Q.  How can I find out what’s wrong with my trees, several of them are sickly looking?  I’m particularly concerned about my Apple tree.  I’m itching to do anything I can to treat and protect them but I don’t want to use any harsh chemicals.  What should I do?

A.  The first step in problem solving is identifying exactly what the problem is.  So, a great place to start is at the following very helpful web site: The site will also provide you with useful information on effective treatment options that you yourself can employ.  If the self help approach isn’t for you, Washington state law requires that you hire a licensed professional.  A good place to start your search for professional help is at or



But know this:  applying most treatments is ridiculously easy to do, and since the timing of application is the most critical aspect of the whole process, who is in a better position to see the tree and know when the most opportune time for application is?  You are!  You will be amazed at how easy it is to do yourself. I promise!

Q.  I’ve had a few bad experiences hiring people who had good references and who claimed they knew what they were doing only to come home to find my trees butchered.  How do I know you’re any different?

A.  As with any profession, there are talented, highly skilled tree care professionals, tree butchers, and everything in between.  Top quality pruning professionals that I know in this region get the majority of their new clients through word-of-mouth referrals.  I’ve been in business, in Seattle, since January 2001 and have built a client base and reputation that continue to serve me well. If you hire me to prune your trees I can promise you this:  I will be the person who shows up to do the work we’ve agreed on, on the day that we’ve agreed on and for the price we’ve agreed on.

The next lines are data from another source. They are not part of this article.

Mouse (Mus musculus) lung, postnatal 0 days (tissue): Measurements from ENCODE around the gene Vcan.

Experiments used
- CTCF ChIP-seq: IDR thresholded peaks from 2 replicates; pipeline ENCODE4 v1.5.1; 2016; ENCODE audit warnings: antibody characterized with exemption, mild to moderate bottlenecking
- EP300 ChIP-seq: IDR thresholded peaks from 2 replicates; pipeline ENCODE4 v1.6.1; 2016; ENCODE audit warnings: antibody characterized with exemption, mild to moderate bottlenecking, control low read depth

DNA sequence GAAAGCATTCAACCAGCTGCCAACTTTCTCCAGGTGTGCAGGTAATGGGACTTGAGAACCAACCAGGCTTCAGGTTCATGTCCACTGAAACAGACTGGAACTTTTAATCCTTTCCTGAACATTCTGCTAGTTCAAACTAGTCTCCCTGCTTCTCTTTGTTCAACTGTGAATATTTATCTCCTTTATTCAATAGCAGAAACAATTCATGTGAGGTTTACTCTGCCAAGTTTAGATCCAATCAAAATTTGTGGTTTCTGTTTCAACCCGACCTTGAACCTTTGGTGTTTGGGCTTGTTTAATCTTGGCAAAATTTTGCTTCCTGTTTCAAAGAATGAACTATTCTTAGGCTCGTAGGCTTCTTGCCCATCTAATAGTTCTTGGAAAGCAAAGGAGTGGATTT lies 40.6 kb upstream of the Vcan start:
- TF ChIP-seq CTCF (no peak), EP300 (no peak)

Q.  Even so, I’m leery of getting burned again with more bad pruning.  What would you do if you were in my shoes?

A.  First thing that I would recommend is that we schedule the work for a time when you’re available to be on site when I come to work on the trees.  It’s also important to know going in, that a) if the damage is truly extensive the kindest thing to do, for all concerned, may be to simply remove the tree (s) altogether; and b) correcting badly pruned trees can take patience and several years of very careful and selective pruning to coax it back into a more natural form and shape.

Q.  We have a lot of beautiful trees in our yard but everything is pretty overgrown.  We don’t really have the tools, equipment, or skills to do the work ourselves, but we’d like to put our own sweat equity into the process of getting the yard under control.  Would you be open to an arrangement like that?

A.  Yes, I actually do this quite often.  I’ve done everything from working with one person, all the way up to six people doing the “grunt work” while I focused on pruning.

I’ve had situations where homeowners organized work parties made up of family and friends to situations where a client hired two laborers, rented a large capacity dump truck, and hauled away close to 3,000 lbs of pruned material.  I try to be flexible in my approach to working with clients in meeting their sometimes unique needs in these matters.

Q.  When is the best time to prune my fruit trees?

A.  Here in Western Washington, stone fruit trees (especially cherry trees), ornamental or not, should be pruned during the growing season. Non-stone fruit trees should be pruned beginning in January, but late growing season pruning is an excellent time to prune as well. Water sprouting is much less vigorous in response to late summer pruning. Here’s a good resource on this subject and many other fruit related issues: